Myst, Business, and Artistic Integrity

There has been a bit of public drama recently over the Myst movie project. The purpose of this post is not to delve into the drama, to drag it out into the daylight, or to step into the middle of the he-said/she-said. The purpose is to look at how this fits in to Cyan’s handling of the community and especially how it fits in to our efforts to see Uru completely open-sourced.

If there is one thing I have learned during my time as an Uru developer, it is that Cyan’s plans are unknown to everyone, including Cyan themselves. They are more than willing to change their direction and priorities – something which in most cases would be commendable. Certainly if Cyan had not been flexible over the past decade Uru would have ceased to exist in any form long ago. Unfortunately, they are so poor at communicating these changes that they seem at best mercurial and at worst vindictive.

This lack of communication has shown itself time and again in our dealings with them. I unfortunately cannot list all of the details here – I am not willing to reveal communications which were assumed to be in private – but suffice it to say that there are threads which Cyan simply ceased to participate in with no warning or explanation. Threads which at the time were, or so those participating were led to believe, central to Cyan’s plans around the future of Uru. To this day I do not know why Cyan ceased to participate in that (semi-)public discussion; I doubt I ever will.

But poor communication is not the only takeaway from recent news. The other, and I feel the more dire, is Cyan’s priorities – they have, inadvertently, finally communicated something to the fans: making money off of Myst is more important than artistic integrity. This is perhaps an inevitable result of their 19-year reliance on the Myst franchise to sustain their existence. But that inevitability does not make the result any less disappointing. And it does not bode well for our hopes of seeing fan stewardship of Uru.

I have said for quite some time that the best thing that could happen to Uru would be for Cyan to cease being involved. This is not because I have felt they have any malice, but simply because I did not believe they had the resources to give it the love and nurturing it deserves. In light of this recent news, my belief is strengthened. Cyan has shown not just a lack of resources, but a willingness to compromise D’ni. This cannot be allowed to become the future of our Uru.

I would ask you to tell Cyan what you think of their priorities, but unfortunately Cyan has shown little¬†willingness¬†to listen to their fans when making important decisions. Instead I ask you to let Cyan go from your lives. Choose to explore on a fan shard instead. Give your donation dollars to the developers, artists, and admins who are passionate about helping D’ni grow once more. Are you willing to see our great City stagnate and rot? Or will you be part of the new restoration and help to bring Uru and D’ni into a shining new future?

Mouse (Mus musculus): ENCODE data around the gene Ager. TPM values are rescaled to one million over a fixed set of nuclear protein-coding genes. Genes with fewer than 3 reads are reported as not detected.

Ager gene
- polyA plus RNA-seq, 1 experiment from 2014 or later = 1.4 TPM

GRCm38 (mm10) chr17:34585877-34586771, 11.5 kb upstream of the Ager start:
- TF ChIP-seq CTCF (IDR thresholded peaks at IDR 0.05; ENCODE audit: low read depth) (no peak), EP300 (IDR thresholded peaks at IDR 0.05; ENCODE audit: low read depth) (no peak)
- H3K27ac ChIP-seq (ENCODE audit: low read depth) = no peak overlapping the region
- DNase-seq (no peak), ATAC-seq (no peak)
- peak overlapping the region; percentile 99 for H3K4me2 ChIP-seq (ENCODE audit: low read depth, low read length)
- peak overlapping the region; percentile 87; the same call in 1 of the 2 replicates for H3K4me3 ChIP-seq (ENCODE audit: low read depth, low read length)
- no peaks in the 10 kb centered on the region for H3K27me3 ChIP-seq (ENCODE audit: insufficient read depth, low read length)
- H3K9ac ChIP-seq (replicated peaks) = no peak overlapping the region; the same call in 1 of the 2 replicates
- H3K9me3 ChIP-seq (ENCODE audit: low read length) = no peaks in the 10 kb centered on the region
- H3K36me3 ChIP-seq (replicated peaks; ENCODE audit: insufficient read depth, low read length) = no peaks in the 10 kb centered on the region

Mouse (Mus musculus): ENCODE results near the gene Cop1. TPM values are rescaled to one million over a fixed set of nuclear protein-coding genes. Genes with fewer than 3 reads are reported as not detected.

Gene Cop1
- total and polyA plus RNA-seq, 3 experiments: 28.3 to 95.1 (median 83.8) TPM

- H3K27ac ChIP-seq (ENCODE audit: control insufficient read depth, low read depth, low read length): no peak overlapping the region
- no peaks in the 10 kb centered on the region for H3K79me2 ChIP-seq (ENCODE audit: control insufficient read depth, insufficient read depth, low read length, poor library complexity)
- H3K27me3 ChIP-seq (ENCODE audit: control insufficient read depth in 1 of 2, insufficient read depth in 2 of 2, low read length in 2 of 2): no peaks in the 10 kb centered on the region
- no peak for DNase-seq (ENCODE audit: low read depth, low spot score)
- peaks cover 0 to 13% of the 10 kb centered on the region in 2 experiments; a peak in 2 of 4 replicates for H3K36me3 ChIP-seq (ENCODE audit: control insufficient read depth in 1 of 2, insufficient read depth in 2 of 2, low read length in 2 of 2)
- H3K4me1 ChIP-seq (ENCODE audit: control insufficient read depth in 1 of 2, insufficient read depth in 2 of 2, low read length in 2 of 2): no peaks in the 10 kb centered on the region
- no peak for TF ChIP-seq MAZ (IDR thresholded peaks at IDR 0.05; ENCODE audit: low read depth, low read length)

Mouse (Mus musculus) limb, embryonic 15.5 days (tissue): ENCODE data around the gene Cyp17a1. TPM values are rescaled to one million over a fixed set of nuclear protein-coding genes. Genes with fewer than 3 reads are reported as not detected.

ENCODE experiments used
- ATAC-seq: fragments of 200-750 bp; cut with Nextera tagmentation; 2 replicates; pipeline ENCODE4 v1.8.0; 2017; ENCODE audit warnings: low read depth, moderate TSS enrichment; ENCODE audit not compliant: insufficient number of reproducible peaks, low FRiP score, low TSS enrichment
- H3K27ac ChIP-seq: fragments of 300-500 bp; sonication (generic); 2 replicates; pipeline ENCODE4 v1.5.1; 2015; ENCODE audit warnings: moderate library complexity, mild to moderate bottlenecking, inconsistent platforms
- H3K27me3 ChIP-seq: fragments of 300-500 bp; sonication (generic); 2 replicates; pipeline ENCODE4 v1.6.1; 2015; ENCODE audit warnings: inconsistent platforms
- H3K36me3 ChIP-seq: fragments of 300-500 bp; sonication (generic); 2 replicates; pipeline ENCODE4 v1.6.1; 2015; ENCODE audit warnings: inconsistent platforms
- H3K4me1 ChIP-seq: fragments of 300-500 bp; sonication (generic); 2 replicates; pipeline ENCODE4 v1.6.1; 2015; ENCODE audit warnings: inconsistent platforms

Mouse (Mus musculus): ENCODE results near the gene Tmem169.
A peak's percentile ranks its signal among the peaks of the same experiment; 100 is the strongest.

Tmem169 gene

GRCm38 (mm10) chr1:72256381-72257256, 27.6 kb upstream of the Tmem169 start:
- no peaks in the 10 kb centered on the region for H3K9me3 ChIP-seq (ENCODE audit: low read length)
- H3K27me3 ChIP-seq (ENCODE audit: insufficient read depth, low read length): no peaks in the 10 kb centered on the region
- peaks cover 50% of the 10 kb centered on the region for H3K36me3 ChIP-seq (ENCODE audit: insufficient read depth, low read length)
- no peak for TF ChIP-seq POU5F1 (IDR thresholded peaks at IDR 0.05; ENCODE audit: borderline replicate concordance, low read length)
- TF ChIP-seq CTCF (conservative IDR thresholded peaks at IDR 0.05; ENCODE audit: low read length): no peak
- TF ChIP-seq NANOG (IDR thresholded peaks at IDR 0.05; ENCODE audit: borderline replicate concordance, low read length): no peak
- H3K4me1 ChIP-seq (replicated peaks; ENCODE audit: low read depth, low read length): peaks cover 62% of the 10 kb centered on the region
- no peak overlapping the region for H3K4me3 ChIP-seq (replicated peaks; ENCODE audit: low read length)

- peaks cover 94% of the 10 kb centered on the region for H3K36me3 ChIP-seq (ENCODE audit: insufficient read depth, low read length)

Why the GoW Maintains its Own CWE Fork

The biggest issue with any open-source project is making it accessible to developers. I think OpenURU has failed spectacularly here. They still require developers to sign up to get code access, have no system in place to show active development branches, use an overly-complicated issue tracking system, and have no clearly-defined path for contributions to be accepted. These are the exact same issues they’ve had for the past three weeks, and though I’ve seen some activity on their forums towards getting these things resolved, I still don’t have much confidence in their team. The other big issue is that their core development team isn’t regularly contributing. I don’t know whether that’s due to lack of interest, lack of time, or lack of the knowledge needed to actively work on CWE. None of those are conditions you want from your code maintainers, though.

Compare this to the GoW: We immediately setup the code in a publicly-accessible area, with a simple bug tracking system. We quickly fixed the code and build system so it would be compatible with modern versions of visual studio, and at this point have even fixed it for Express editions – this is a major win for making the code accessible to a wider array of developers. We have documentation on how to build the code, and even a video tutorial available. GitHub makes it easy to see who’s actively working on the code, and its integrated pull request system makes it easy for developers to request their changes be included in our main development tree. And of course, our core development team is actively working on CWE.

Had OpenURU been ready, the GoW leadership would have happily worked with them. But the fact that after three weeks there has been no major progress on any of the issues I and others have raised, shows that the GoW development fork was definitely the right decision.